This week I am going to be a flimsy nitwit. Because though there is much to love here, I found I simply could not pick a winner, however hard I tried. You pick one, and we'll all pretend to agree. And then whisper about you in the toilets.
Nicki Minaj - ‘Your Love’ (Cash Money / Island)
As you can imagine, at the Cash Money School of Martial Arts they do not worry about unsexy things like safety tabards. Concrete cinder blocks will get smashed by hands displaying air-brushed manicures and you will get brick dust in your cleavage but that’s alright by them, get some Wet Wipes from Superdrug. And so, while I find myself shouting ‘Risk Assessment!’ at my computer screen, and while I find myself rather un-impressed by ‘Your Love’ (I mean, once you’ve heard Ms. Minaj out-mental everyone else on 'Monster', you know she’s capable of better than this), it’s a very different story when you watch the video. Where there is some very unconvincing but quite amusing sword-play as All The Best Looking Women In The World vie for the affections of SPAWN and then - WHAT? - Nicki doesn’t even WIN. For this reason, and the fact that they have been very creative with some coloured bedsheets on what looks like a budget of seventy five pence, it is one of the greatest pop videos of all time. Do have a watch, everyone.
You should now be in a position to be mildly diverted by this comment, made by one of the internet's many nutters. There are LOADS. That is a 'statistic'.
Les Savy Fav - ‘Let's Get Out Of Here’ (Limited 7” on Wichita)
If dischordancy had any sort of proper fan club, I am fairly sure Les Savy Fav would be sending out the badges and signing the pretend signatures on the photographs. ‘Let’s Get Out Of Here’ is barreling, and is presumably about wanting to leave a hostelry because you are far too polite to expect everyone else to put up with your snogging. Although I cannot imagine this sort of etiquette would bother a band like Les Savy Fav, if they are not proper rebels I will be very disappointed. Now, normally something this noisy would be far too grubby to be called pop. But 'Let's Get Out Of Here' is very much a pop song, and a wicked one at that.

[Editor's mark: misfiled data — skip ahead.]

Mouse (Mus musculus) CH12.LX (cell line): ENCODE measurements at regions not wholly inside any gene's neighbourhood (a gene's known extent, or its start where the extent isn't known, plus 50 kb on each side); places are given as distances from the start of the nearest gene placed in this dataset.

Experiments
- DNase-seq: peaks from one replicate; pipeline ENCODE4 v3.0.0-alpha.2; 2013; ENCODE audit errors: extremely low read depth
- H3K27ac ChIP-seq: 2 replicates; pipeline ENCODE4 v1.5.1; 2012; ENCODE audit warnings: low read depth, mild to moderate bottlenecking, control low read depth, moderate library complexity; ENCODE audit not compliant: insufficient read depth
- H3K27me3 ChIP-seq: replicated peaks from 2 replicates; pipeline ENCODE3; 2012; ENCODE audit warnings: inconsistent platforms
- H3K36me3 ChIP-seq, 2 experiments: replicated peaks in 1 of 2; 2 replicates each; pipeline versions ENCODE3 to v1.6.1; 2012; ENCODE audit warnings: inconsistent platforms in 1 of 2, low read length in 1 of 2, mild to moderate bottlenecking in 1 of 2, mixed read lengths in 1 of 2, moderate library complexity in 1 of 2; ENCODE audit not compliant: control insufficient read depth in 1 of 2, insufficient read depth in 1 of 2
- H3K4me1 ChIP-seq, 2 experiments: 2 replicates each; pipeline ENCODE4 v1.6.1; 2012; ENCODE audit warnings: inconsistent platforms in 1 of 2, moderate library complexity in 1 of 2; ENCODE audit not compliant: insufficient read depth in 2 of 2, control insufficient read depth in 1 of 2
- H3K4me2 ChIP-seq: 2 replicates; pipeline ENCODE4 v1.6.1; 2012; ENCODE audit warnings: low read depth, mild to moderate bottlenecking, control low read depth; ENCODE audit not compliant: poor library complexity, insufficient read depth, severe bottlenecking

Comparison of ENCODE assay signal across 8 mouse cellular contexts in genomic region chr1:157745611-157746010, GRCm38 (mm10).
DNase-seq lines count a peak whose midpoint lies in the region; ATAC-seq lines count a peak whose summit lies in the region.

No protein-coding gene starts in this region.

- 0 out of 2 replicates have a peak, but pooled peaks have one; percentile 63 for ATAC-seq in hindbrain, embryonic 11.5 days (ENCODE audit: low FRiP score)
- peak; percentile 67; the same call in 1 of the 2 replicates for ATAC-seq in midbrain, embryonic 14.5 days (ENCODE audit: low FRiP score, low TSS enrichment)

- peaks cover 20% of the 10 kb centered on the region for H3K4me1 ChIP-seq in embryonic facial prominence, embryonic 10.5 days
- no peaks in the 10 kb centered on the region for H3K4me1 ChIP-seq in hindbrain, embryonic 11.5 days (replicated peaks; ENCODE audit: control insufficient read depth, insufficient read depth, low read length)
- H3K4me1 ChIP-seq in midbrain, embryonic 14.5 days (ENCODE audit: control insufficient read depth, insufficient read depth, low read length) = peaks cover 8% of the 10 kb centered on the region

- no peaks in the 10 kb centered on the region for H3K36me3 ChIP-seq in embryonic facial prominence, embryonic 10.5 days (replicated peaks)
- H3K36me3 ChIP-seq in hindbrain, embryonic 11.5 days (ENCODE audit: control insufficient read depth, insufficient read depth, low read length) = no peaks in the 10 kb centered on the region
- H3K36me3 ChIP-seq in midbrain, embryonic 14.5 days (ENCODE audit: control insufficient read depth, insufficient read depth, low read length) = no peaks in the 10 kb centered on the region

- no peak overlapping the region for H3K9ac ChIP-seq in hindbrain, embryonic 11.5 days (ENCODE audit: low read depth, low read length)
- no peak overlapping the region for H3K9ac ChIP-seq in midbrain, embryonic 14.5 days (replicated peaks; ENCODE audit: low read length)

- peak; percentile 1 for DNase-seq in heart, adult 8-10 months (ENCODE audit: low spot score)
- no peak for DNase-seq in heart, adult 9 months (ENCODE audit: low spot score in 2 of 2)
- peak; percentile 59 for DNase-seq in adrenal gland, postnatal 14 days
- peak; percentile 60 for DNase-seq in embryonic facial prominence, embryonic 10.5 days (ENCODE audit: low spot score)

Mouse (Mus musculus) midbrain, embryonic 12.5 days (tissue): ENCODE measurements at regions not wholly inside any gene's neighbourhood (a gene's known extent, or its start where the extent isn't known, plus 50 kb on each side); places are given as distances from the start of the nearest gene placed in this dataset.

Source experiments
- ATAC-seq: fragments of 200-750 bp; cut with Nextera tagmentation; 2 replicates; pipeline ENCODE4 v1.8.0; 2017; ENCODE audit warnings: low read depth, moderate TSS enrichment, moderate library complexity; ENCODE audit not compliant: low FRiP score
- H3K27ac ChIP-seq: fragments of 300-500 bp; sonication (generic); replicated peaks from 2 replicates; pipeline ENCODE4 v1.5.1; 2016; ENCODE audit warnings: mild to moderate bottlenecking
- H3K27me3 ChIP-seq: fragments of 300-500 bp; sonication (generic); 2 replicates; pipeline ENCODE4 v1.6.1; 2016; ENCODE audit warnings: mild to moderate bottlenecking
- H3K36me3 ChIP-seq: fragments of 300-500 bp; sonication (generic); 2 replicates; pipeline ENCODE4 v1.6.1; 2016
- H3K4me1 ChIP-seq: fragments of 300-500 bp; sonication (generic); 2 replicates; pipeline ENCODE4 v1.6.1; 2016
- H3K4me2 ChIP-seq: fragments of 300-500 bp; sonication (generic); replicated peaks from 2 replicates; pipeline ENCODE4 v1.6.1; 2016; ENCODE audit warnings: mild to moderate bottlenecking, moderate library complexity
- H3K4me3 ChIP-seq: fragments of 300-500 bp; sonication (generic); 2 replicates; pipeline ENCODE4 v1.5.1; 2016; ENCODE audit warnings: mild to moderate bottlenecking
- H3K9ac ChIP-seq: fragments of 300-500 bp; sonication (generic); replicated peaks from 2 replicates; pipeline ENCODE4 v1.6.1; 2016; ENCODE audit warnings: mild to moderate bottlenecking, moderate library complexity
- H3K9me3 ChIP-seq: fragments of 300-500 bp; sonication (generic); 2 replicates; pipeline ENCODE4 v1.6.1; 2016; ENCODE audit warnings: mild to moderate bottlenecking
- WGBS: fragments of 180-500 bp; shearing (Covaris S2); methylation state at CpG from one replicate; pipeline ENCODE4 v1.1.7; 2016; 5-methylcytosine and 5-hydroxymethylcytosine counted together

Cherry Ghost - ‘Black Fang’ (Heavenly, listen here)
I know Cherry Ghost are a bit bloody trad - but of all the sevens this week, it was the one I liked first, and the one I wanted to get to know properly, in a where-did-you-go-to-school, what-was-the-first-record-you-bought and are-you-butter-or-spread sort of way. The trouble is, warm and uplifting and grown-up and harmonious though 'Black Fang' certainly is, the word that stuck for it was 'proficient'. And I cannot help feeling that the only time one should use this word is when you are talking about bicycling. And bikes are not sexy. What I am saying here, is that I don't fancy this single. I just want to be friends with it.
Edwyn Collins - ‘Losing Sleep’ (Heavenly)
If you heard any of Edwyn Collins and Grace Maxwell’s radio interviews when their book came out; or heard how Grace would do the strumming on his guitar while Edwyn did the fingering (because he was not well enough to do both), you will find it difficult to separate what you know from what you hear. Their story, of course, is one of strength, loyalty and love in the very best sense. But it also means that when Edwyn sings ‘I think about all the things I miss about my life’ - even if he is accompanied by some very brilliant, stompy Northern Soul that bashes along as if it was late home for its dinner - it is hard not to feel a bit prickly. By which I mean, I rather felt like I was being pulled in two directions; one larks, and the other too painful to think about. Don't get me wrong, this is very much my problem.
Musée Méchanique - ‘Fits & Starts’ (Souterrain Transmissions)
I am not mean enough to damn Musée Méchanique with any or all of the words 'nice' or 'pretty' or 'lovely', it would do them a grand disservice. But I cannot lie, their songs are all these things with an egg on top. Luckily, what we have here is a tremendous lightness of touch, a delicate plaintive quality that is more charming shy boy than weedy wet irritant. They have mastered what could in other hands have been wafty atmospherics, as if they lived in the clouds. So ‘Fits and Starts’ has charm, yes. But it is unlikely to jump-start your vitals, that's not what it's for.
Crystal Fighters - ‘Follow Swallow’ (Zirkulo)
I don’t know how I feel about 'Follow Swallow'. It is not that it is not enlivening, and it is not as if I was not enlivened by ‘In The Summer’. But I am sorry to report that the listening experience is curiously barren of feeling. By which I mean, I can hear you Crystal Fighters, but I can’t feel you, man.
Ick, Crystal Fighters, get off me, I didn’t mean like that.
Clinic - ‘I’m Aware’ (Domino)